Meanwhile I’m trying out classroom management techniques gleaned from the primary schools I visit. Clapping my hands? Fail. Standing and waiting quietly till the noise has died down? Fail. Splitting up troublesome children? I’ve only got one table. Fail. Talk in a progressively quieter voice so they’d have to quieten down to listen to me? Fail. Use unrelentingly positive language with NO SWEARS? Fail, but irrelevant since none of them were listening to a flipping word that came out of my mouth. Threaten to phone the headmaster? YAY, that worked! Guiltily remember a pep talk at the welcome evening about how parents should absolutely not do such a thing. Oh. Fail, then. In fact, epic fail all round…

So. There you have it. My addiction to Educating the East End is officially cured, as is my secret daydreaming every time I see a Teach First advert. And if anyone has any suggestions for surviving the next nine months of weekly homeworks (short of ditching the Husband and marrying a primary school teacher) then please get in touch – you’ll find me hiding under the table with the gin!

Homework Epic Fail

I’ve linked up this post with Sam’s ‘The Truth About’ linky at And Then The Fun Began – head over there for me more posts that tell the truth and nothing but the truth about the joys of parenting!

And then the fun began...

5 things parents want to say to primary schools

Earlier in the week, The Guardian ran an article entitled ’10 things teachers want to say to parents but can’t’. While I wouldn’t necessarily disagree with any of the points raised, it did set me to wondering what would parents want to say to schools, but feel they can’t. So I did a shout out on social media – and was surprised by the uniformity of response….it seems that our issues as parents are the same from Cardiff to Carnoustie and beyond. So here’s the five things that, from my very scientific survey, parents want to say to primary school staff.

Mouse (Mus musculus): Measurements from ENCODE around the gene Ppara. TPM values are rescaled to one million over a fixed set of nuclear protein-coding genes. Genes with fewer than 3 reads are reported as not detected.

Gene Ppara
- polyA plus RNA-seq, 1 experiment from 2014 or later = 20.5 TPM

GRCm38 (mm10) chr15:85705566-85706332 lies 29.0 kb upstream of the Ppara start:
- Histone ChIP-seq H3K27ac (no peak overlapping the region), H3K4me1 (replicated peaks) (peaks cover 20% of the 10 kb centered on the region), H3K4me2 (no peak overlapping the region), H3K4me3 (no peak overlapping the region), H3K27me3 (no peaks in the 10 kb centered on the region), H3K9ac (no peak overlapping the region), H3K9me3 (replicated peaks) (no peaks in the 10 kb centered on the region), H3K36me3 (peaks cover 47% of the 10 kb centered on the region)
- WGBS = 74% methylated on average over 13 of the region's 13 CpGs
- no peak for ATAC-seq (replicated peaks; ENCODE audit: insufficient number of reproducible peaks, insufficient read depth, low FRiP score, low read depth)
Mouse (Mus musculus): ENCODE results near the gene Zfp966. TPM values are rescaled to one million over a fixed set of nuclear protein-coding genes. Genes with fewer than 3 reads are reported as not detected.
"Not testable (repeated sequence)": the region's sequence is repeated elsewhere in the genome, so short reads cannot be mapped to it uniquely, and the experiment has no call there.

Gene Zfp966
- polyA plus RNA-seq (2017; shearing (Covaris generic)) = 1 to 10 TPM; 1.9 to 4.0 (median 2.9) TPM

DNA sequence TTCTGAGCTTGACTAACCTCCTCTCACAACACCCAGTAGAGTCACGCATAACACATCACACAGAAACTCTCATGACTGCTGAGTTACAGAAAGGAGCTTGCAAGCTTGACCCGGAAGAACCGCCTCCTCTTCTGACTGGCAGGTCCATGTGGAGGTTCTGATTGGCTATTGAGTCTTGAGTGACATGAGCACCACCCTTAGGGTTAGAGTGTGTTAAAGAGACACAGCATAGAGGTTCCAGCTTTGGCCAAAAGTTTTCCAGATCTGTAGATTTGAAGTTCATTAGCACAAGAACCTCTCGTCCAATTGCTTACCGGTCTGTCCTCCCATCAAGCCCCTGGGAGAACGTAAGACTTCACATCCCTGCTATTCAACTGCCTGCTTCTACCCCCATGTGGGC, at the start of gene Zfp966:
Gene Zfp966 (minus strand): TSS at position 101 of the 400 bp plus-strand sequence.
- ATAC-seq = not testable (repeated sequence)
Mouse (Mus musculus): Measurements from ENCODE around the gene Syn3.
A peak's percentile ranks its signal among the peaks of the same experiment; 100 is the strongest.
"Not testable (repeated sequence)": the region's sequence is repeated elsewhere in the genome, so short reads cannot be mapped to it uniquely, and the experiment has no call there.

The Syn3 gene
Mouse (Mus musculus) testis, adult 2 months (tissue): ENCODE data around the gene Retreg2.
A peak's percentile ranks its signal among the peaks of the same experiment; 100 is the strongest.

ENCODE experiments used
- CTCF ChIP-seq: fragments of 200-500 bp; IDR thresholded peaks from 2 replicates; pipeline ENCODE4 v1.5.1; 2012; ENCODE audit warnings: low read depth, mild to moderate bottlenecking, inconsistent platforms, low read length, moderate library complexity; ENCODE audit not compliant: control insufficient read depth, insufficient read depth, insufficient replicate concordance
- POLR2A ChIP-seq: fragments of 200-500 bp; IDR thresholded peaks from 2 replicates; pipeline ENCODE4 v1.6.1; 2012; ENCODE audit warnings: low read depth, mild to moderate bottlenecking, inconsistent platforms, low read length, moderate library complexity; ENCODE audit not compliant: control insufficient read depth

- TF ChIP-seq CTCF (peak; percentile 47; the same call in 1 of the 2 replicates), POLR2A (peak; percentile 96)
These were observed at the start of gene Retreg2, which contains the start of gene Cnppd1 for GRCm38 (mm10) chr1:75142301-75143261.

What seems obvious to you, is probably not to us! 

When our first child starts school for the first time, we need a bit of hand holding. Yes, US. And no, before you roll your eyes, I’m not talking about emotional support for clingy parents.  I’m talking about the practicalities.

How do we pay for school dinners?  How much are they? If we don’t send an unspecified amount in to an unspecified person on the first day of term, will our child be fed? What are we supposed to put in the school bags that we’ve bought? Should they come home every day? What about the sports kit that’s at home labelled and ready – what days should they bring this in? Are they supposed to tell us? All this seems obvious and trivial to you, because your school works like clockwork, just like always has done. But it’s not obvious to us. And when you’re navigating the whole starting school thing, with the inevitable changes in childcare arrangements, working patterns and yes, just a little bit of sadness, being told such practicalities without having to go on an epic voyage of discovery would really, really help.

Inset Days

Some schools publish a list of their inset days for the year at the beginning of September. That’s absolutely brilliant, because it means that we can book time off work, or book extra childcare, or even plan a term-time treat at somewhere like Legoland that would be packed out during the holidays. Perfect. Of course, the other end of the spectrum is the dog eared letter that your child might or might not remember to bring home from school telling you that there’s an Inset day booked in a couple of weeks time. Cue scrabbling to negotiate time off work, which might not be possible; trying to book extra childcare – too late; begging family and friends for just one more favour, and the whole thing becomes a nightmare.

Please stop recoiling in horror when we ask how our child is doing in relation to the rest of the class